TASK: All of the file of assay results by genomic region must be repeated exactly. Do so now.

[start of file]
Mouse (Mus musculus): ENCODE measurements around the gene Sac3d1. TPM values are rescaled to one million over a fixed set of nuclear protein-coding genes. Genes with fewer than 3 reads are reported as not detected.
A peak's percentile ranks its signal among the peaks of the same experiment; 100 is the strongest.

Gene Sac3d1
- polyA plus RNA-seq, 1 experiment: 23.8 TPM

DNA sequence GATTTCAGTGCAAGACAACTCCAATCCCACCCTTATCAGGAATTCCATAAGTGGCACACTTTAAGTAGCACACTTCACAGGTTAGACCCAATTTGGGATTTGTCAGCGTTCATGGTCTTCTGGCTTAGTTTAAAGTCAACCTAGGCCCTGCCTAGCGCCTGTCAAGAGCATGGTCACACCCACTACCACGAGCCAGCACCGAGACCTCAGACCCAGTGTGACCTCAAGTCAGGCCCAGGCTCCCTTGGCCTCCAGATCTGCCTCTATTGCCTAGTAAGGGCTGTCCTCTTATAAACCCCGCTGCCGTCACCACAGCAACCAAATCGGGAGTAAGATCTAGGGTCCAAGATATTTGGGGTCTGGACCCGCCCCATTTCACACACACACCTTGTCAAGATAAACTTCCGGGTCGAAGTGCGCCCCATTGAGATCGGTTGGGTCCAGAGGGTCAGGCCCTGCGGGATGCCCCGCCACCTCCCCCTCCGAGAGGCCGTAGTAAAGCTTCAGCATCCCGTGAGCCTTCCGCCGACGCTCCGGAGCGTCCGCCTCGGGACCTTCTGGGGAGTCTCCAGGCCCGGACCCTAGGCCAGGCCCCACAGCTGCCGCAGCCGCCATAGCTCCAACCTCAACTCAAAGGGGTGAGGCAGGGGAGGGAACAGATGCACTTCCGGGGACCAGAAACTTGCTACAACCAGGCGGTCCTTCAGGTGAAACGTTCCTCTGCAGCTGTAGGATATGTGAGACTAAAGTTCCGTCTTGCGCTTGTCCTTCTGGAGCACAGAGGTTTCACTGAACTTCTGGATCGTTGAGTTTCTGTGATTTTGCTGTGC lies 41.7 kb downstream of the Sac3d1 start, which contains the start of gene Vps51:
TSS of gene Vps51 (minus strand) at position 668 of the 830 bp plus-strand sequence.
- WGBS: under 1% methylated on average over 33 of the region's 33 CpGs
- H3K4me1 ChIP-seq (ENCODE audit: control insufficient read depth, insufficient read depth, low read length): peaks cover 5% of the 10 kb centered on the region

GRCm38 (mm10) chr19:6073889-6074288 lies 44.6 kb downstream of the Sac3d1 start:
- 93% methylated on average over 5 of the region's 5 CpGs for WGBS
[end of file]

Mouse (Mus musculus): ENCODE measurements around the gene Sac3d1. TPM values are rescaled to one million over a fixed set of nuclear protein-coding genes. Genes with fewer than 3 reads are reported as not detected.
A peak's percentile ranks its signal among the peaks of the same experiment; 100 is the strongest.

Gene Sac3d1
- polyA plus RNA-seq, 1 experiment: 23.8 TPM

DNA sequence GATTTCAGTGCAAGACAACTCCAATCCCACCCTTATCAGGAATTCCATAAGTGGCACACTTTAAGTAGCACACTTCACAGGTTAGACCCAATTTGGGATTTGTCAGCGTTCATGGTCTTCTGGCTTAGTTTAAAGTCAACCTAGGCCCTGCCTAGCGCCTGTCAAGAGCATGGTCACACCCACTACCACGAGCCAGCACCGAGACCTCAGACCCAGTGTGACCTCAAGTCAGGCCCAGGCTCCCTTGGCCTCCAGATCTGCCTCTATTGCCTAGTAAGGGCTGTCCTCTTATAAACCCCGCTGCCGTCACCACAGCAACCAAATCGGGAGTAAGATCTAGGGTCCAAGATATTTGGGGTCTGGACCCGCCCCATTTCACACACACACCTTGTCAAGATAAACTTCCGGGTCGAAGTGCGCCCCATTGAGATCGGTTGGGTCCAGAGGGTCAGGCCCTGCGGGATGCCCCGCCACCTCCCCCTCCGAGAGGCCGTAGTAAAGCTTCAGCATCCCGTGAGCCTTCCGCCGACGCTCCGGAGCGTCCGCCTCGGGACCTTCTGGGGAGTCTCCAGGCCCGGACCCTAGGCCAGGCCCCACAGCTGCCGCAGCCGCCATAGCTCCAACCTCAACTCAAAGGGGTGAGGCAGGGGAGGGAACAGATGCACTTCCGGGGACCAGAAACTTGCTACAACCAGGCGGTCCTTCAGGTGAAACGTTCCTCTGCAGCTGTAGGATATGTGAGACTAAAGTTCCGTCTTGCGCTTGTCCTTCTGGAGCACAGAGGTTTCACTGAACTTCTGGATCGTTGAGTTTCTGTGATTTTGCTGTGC lies 41.7 kb downstream of the Sac3d1 start, which contains the start of gene Vps51:
TSS of gene Vps51 (minus strand) at position 668 of the 830 bp plus-strand sequence.
- WGBS: under 1% methylated on average over 33 of the region's 33 CpGs
- H3K4me1 ChIP-seq (ENCODE audit: control insufficient read depth, insufficient read depth, low read length): peaks cover 5% of the 10 kb centered on the region

GRCm38 (mm10) chr19:6073889-6074288 lies 44.6 kb downstream of the Sac3d1 start:
- 93% methylated on average over 5 of the region's 5 CpGs for WGBS